- Mission: Improbable: Planetary scientists fact-check The Martian.
- Lonely planets: Astronomers and planetary scientists debate if and when we’ll find extraterrestrial life.
- Mirror image: Jonathan Simon blurs the line between matter and light.
- A pattern of progress: How an automated loom inspired the earliest computer inventors.
- Change of state: Former Argonne director; UChicago VP of research, trustee, and now representative on the Giant Magellan Telescope board; physicist; and retiring art school president Walter E. Massey enters a new phase.
- A unified theory: The Physics Research Center will unite theorists and experimentalists for the first time in half a century.
- Scaling up: New computer science chair Michael Franklin discusses the past, present, and future of computation.
- Cosmic cuisine: Professor Wendy Freedman applies astrophysics expertise to the Latke-Hamantash Debate.
- Burden of proof: Three mathematicians team up to advance Zimmer’s conjecture. Yes, that Zimmer.
Manhattan’s critical moment: The University marks the 75th anniversary of Chicago Pile-1, the world’s first controlled, self-sustaining nuclear reaction.
A wider scope: Nancy Grace Roman, PhD’49, didn’t get tenure. She changed the course of astronomy instead.
Strength in numbers: Physics offers an example of how the division can support women in science.
Uncharted: From dark matter to gravitational waves to a balloon-born telescope, scientists discuss how they handle setbacks.
Eclipsed: UChicago astronomers and astrophysicists brought family and friends to the path of totality to watch the solar eclipse on August 21.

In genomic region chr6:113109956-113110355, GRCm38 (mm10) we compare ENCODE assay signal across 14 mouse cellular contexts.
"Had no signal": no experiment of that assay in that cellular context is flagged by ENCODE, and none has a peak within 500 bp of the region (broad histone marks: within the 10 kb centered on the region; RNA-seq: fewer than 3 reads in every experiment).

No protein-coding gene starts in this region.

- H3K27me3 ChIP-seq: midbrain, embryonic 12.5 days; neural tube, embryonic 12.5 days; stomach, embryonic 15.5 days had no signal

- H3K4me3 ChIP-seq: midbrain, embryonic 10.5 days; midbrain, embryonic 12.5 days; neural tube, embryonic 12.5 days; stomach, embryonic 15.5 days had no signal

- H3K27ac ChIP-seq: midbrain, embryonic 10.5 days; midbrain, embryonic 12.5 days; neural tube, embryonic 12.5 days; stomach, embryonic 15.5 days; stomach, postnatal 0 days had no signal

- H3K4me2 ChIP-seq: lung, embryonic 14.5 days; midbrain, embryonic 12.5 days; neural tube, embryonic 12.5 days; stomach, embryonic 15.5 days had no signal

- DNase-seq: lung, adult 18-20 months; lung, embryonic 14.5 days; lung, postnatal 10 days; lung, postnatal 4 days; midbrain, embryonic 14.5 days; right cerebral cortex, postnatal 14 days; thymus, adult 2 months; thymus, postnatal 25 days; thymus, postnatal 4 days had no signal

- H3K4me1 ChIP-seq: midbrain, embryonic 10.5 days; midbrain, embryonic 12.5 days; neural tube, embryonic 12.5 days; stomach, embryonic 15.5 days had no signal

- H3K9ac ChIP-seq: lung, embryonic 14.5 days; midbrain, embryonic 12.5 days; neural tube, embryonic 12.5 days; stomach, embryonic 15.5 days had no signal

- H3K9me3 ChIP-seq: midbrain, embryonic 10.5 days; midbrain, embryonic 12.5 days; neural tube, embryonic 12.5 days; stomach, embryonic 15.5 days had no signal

Cluster and synthesize: Whether finding neutrinos, improving solar energy storage, or programming quantum computers, the Physical Sciences Division’s Eckhardt Scholars collaborate, create, and communicate.
Shifting sands: Associate professor Charles Smart summits the Abelian sandpile.
Data mind: Computer scientists Heather Zheng, Ben Zhao, and Blase Ur mine data to study behavior and expose security flaws.
Distortion: Astrophysicist Brian Nord looks for lenses through AI eyes.
Origins: Angela Olinto brings high energy to the deanʼs office.
Seeing spots: Rumor has it that artificial intelligence image recognition sees giraffes everywhere—but that might be a stretch.
Science fare: Physicist David McCowan, SM’08, PhD’14, explains food science to lay readers in the Takeout.
Instrumental: Computer scientist Pedro Lopes integrates technology with anatomy to reimagine the role of “human” in human-computer interaction.
Light hearted: Chemist Bozhi Tian illuminates pacemaker technology.
- Taking wing: A closer look at a common campus sight.
- Symbolic scavengers: Please don’t make assumptions about these nonheteronormative turkey vultures.
- The other one: Twins Laurie and Lynne Butler—one a UChicago chemistry professor, the other a double alumna—discuss math, horses, and a college boyfriend who never got them confused.
Lost and foundry: D. Allan Drummond resurrects trilobites using modern and ancient techniques.
- Left behind: Forensic Memory and “Traces” of Identity: Historian Ken Alder studies identity at the intersection of science and law.
- Brain training: Northwestern’s new neuroscience major prepares undergraduates for a lifetime of discovery.
- Who can you trust?: You can’t see it, but you can feel it. Even more, you feel its absence: trust.